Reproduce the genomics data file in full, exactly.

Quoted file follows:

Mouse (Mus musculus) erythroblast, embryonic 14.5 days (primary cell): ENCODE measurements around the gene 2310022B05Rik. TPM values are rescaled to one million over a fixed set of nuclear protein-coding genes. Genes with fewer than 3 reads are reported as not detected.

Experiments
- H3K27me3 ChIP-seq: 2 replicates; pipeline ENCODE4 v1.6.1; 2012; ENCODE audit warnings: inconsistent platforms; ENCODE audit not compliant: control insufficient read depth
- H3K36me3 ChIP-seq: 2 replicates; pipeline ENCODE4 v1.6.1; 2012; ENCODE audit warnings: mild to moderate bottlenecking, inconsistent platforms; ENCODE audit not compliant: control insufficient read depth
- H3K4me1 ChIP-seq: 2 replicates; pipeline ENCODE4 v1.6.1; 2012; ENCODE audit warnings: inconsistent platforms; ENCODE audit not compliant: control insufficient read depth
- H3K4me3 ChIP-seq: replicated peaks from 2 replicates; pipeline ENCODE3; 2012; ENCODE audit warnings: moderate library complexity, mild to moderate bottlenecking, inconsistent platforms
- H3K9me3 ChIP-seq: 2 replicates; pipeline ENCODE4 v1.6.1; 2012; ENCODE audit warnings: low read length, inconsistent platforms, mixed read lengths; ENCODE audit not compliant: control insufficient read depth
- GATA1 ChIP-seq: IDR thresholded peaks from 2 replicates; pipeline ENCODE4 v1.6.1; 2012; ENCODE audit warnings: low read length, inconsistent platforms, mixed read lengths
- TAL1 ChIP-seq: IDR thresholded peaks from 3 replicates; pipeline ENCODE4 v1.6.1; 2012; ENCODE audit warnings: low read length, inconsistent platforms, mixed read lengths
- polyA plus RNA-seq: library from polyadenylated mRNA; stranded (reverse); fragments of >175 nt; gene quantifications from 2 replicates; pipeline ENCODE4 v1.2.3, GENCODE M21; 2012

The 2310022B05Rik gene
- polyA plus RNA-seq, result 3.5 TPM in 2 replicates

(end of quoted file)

Mouse (Mus musculus) erythroblast, embryonic 14.5 days (primary cell): ENCODE measurements around the gene 2310022B05Rik. TPM values are rescaled to one million over a fixed set of nuclear protein-coding genes. Genes with fewer than 3 reads are reported as not detected.

Experiments
- H3K27me3 ChIP-seq: 2 replicates; pipeline ENCODE4 v1.6.1; 2012; ENCODE audit warnings: inconsistent platforms; ENCODE audit not compliant: control insufficient read depth
- H3K36me3 ChIP-seq: 2 replicates; pipeline ENCODE4 v1.6.1; 2012; ENCODE audit warnings: mild to moderate bottlenecking, inconsistent platforms; ENCODE audit not compliant: control insufficient read depth
- H3K4me1 ChIP-seq: 2 replicates; pipeline ENCODE4 v1.6.1; 2012; ENCODE audit warnings: inconsistent platforms; ENCODE audit not compliant: control insufficient read depth
- H3K4me3 ChIP-seq: replicated peaks from 2 replicates; pipeline ENCODE3; 2012; ENCODE audit warnings: moderate library complexity, mild to moderate bottlenecking, inconsistent platforms
- H3K9me3 ChIP-seq: 2 replicates; pipeline ENCODE4 v1.6.1; 2012; ENCODE audit warnings: low read length, inconsistent platforms, mixed read lengths; ENCODE audit not compliant: control insufficient read depth
- GATA1 ChIP-seq: IDR thresholded peaks from 2 replicates; pipeline ENCODE4 v1.6.1; 2012; ENCODE audit warnings: low read length, inconsistent platforms, mixed read lengths
- TAL1 ChIP-seq: IDR thresholded peaks from 3 replicates; pipeline ENCODE4 v1.6.1; 2012; ENCODE audit warnings: low read length, inconsistent platforms, mixed read lengths
- polyA plus RNA-seq: library from polyadenylated mRNA; stranded (reverse); fragments of >175 nt; gene quantifications from 2 replicates; pipeline ENCODE4 v1.2.3, GENCODE M21; 2012

The 2310022B05Rik gene
- polyA plus RNA-seq, result 3.5 TPM in 2 replicates